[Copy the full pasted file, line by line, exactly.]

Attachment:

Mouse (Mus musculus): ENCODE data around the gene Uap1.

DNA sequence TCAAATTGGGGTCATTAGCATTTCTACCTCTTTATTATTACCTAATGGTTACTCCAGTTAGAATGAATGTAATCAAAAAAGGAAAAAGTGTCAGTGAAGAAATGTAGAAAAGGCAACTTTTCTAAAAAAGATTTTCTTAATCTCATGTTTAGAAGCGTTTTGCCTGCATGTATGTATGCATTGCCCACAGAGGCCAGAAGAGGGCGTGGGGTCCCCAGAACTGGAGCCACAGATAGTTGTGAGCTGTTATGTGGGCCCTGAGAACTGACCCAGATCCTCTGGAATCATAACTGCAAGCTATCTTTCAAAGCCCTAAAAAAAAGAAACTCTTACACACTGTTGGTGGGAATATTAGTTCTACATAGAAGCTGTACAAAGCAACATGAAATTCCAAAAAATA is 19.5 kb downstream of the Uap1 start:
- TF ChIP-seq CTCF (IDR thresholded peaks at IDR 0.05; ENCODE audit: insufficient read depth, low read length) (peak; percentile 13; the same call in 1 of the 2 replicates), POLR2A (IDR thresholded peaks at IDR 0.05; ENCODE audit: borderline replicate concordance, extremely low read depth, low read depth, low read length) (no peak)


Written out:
Mouse (Mus musculus): ENCODE data around the gene Uap1.

DNA sequence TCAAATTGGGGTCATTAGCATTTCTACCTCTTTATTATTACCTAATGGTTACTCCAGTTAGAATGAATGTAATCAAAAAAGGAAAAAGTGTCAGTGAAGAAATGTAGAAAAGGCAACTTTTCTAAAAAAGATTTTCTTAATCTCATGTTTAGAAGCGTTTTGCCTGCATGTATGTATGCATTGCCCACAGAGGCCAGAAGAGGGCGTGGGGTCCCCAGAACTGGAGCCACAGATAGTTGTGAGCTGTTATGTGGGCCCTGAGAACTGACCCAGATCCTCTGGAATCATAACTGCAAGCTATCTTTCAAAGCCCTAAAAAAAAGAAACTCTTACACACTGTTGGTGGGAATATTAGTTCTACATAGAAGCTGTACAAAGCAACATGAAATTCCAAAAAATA is 19.5 kb downstream of the Uap1 start:
- TF ChIP-seq CTCF (IDR thresholded peaks at IDR 0.05; ENCODE audit: insufficient read depth, low read length) (peak; percentile 13; the same call in 1 of the 2 replicates), POLR2A (IDR thresholded peaks at IDR 0.05; ENCODE audit: borderline replicate concordance, extremely low read depth, low read depth, low read length) (no peak)